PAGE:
I turned around and followed the Highlands Trail to the north. I previously complained about the trails in Sterling Forest, noting that many of them ran over old woods roads, which I found to be rocky and otherwise subject to erosion and flooding. I had been complimentary to the Highlands Trail, which was a footpath. However, I learned on this day’s hike that the Highlands Trail is also routed over old woods roads in some areas, and it seemed that a significant portion of the hike involved stumbling over rocks and either slogging through an ancient muddy road or detouring around mud puddles. At least these were historic woods roads, with some of them dating back to the mid-1700s.
The Highlands Trail intersected another woods road, and I stayed on the Highlands Trail. Here, the path crosses a tiny stream:
The map showed that I was leaving Long Pond Ironworks State Park and re-entering Tranquility Ridge County Park. I encountered many fallen trees that had yet to be cleared from the trails. In some cases I went around them; in other cases I climbed up and over them, as here:
More fallen trees:
The hike had started at around 500′ in elevation and had remained relatively flat on the way to the Wanaque River, at most gaining 100′. Now, however, there was a bit of a workout, as the trail climbed Big Beech Mountain, which peaks out at 1199′.
1:57 p.m.: Here the trail climbed past boulders:
2:04 p.m.: I reached the one and only scenic view of the day, from Big Beech Mountain, looking toward the southeast:
2:30 p.m.: The trail crossed the border into New York, entering Sterling Forest:
2:37 p.m.: About 2.2 miles from the Wanaque River, I reached an intersection with the east-west Lake-to-Lake trail, which is blazed white (with a red stripe). I turned west onto that trail, which was an old woods road, quite eroded and full of puddles.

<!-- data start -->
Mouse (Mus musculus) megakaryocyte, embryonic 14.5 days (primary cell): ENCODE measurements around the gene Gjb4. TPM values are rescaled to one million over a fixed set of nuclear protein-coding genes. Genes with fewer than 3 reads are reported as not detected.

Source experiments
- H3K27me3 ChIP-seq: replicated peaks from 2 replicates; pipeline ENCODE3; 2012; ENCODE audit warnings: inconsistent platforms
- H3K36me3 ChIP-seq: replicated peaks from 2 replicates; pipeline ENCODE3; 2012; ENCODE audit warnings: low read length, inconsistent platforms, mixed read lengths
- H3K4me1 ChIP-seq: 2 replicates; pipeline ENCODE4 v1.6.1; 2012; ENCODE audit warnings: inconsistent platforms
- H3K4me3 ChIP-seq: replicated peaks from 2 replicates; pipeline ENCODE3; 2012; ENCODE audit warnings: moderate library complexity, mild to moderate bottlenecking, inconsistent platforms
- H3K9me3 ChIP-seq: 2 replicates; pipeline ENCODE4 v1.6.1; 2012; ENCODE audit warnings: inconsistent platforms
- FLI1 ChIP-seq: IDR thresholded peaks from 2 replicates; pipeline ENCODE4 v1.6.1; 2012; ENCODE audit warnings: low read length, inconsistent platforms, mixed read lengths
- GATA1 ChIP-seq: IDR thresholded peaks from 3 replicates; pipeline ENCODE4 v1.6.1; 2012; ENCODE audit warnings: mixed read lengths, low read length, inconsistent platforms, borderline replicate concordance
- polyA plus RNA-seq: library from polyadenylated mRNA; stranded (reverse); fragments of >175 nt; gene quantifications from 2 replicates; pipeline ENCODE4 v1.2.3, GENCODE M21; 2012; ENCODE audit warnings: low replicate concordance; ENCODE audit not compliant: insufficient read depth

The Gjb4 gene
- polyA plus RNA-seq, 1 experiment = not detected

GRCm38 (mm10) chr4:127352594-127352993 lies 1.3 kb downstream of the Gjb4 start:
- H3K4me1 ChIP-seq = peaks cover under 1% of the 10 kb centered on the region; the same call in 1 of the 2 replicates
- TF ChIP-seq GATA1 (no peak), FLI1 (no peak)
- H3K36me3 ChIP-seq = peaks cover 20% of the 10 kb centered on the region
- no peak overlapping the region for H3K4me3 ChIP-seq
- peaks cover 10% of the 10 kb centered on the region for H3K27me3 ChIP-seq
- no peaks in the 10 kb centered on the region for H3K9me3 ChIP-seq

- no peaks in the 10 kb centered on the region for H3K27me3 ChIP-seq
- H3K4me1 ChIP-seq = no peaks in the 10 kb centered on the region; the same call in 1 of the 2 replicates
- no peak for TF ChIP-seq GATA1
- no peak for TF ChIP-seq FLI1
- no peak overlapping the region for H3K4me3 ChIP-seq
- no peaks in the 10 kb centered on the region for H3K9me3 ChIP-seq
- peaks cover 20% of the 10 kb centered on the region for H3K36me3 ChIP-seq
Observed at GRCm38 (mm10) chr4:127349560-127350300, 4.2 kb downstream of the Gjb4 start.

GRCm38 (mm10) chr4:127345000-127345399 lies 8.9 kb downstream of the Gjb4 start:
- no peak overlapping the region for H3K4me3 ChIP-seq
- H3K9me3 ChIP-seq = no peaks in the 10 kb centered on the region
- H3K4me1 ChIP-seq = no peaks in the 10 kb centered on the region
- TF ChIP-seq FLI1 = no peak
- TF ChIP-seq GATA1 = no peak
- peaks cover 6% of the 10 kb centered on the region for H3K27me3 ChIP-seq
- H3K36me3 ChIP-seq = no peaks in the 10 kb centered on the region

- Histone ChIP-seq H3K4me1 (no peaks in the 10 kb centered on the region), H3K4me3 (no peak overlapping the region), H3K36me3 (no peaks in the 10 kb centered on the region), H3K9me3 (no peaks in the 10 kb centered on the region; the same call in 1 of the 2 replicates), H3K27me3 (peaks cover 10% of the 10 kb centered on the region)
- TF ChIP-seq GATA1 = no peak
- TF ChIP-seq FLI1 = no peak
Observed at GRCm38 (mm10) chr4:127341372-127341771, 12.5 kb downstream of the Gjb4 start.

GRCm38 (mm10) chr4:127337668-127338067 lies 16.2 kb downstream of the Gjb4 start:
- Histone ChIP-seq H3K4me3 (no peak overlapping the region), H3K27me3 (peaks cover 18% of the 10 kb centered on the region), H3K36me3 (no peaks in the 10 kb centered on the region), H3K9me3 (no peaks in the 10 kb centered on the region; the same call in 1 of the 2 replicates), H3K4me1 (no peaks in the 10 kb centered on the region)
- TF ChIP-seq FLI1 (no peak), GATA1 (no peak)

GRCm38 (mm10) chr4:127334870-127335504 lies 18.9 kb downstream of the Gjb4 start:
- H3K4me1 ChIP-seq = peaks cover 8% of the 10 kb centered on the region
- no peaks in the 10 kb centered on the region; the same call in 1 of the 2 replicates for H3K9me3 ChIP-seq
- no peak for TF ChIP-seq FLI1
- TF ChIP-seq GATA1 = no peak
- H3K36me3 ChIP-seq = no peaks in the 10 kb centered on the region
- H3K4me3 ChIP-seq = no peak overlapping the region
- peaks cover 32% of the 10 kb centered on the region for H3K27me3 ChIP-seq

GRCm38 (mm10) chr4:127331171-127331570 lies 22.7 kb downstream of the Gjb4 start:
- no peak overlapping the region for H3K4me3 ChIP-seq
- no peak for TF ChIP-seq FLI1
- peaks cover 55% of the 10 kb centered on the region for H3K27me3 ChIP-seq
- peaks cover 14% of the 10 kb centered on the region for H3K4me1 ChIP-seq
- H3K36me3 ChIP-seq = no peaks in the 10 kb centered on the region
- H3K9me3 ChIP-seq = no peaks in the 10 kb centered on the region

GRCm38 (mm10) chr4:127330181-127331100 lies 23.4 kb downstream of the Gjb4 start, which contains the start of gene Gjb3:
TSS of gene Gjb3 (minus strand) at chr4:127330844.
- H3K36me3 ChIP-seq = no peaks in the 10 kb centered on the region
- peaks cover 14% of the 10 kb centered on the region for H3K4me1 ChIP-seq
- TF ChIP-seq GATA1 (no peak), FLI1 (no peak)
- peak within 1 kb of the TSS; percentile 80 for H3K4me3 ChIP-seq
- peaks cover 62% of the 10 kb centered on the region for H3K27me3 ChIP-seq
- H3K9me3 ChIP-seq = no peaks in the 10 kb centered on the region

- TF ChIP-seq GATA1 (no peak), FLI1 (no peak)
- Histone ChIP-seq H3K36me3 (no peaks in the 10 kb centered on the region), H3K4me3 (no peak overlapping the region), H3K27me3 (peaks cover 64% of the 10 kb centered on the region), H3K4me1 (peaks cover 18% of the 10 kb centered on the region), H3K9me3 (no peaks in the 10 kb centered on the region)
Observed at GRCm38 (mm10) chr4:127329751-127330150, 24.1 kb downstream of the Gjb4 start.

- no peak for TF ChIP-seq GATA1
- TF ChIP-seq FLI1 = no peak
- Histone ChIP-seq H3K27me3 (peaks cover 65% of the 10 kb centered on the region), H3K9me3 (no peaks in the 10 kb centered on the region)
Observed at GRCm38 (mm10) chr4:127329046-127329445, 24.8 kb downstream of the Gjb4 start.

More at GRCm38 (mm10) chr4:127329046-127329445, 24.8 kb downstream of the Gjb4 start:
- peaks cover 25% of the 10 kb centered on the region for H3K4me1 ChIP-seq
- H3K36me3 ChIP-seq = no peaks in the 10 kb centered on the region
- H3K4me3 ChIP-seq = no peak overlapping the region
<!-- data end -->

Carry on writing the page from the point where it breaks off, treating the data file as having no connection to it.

2:42 p.m.: One of the visitors to the website said that I should recognize these puddles as vernal pools, important for many critters, such as these cute tadpoles:
Is this Eastern American Toad, Bufo a. americanus, one of the parents?
2:52 p.m.: Another puddle, er, vernal pool, and I met this wood frog, Rana sylvaticus. He blended very well with the leaves, and perhaps thought that I didn’t see him.
This is an example of the erosion on the woods road used for the Lake-to-Lake Trail.
2:59 p.m.: The Lake-to-Lake Trail dipped below the border into New Jersey for a short distance, cutting through both Tranquility Ridge County Park and Long Pond Ironworks State Park, before turning north into New York again.
3:06 p.m.: This is Jennings Creek, one of the tributaries of the Wanaque River. The trail had a bridge across the creek.
3:15 p.m.: After 1.1 miles on the Lake-to-Lake Trail, I came to a woods road that the map showed I wanted. I turned south and followed that for 0.2 miles, back into New Jersey. That brought me to the northern end of the yellow-blazed Jennings Hollow trail. [The northern end of the trail is an elliptical loop; I followed the eastern side of the ellipse to the south, and then at the southern end of the ellipse continued on a linear part of the trail.]
3:22 p.m.: I’ve seen plenty of twinned trees before, but I don’t know if I’ve ever seen triplets before. This was pretty cool.
I had to again cross Jennings Creek, but this time without a bridge. This looks like fun!
But first, I took a photo of beautiful fungus growing at the base of a shattered tree:
Okay, I survived Jennings Creek without any trouble. While I was able to walk across the stepping stones without falling into the creek, it was very nice to be able to hold onto the ropes while making the crossing. Thanks to whoever left those ropes there for hikers!
4:02 p.m.: By now I was on the linear part at the southern end of the Jennings Hollow Trail. Here’s an oak tree with a huge burl in the middle of the trunk:
4:05 p.m.: Downed trees. I was probably due west of where all the downed trees had been on the Highlands Trail.
4:14 p.m.: After 1.5 miles, the Jennings Hollow Trail reached its southern end, intersecting with the Highlands Trail, which I followed to the south.
4:25 p.m.: The Highlands Trail passed under this arch of a fallen tree:
4:28 p.m.: After 0.6 miles, the Highlands Trail reached the intersection with the yellow-blazed Hasenclever Iron Trail, and I turned onto that, heading the 1.6 miles back toward my car.
4:56 p.m.: Here the trail passes under vines:
I returned to my car around 5:15 p.m. I estimate the hike at 9 miles, and it took me 5-3/4 hours. As I noted, there wasn’t much elevation gain: one climb from 500′ to around 1100′ or 1200′, and otherwise it was flat or downhill.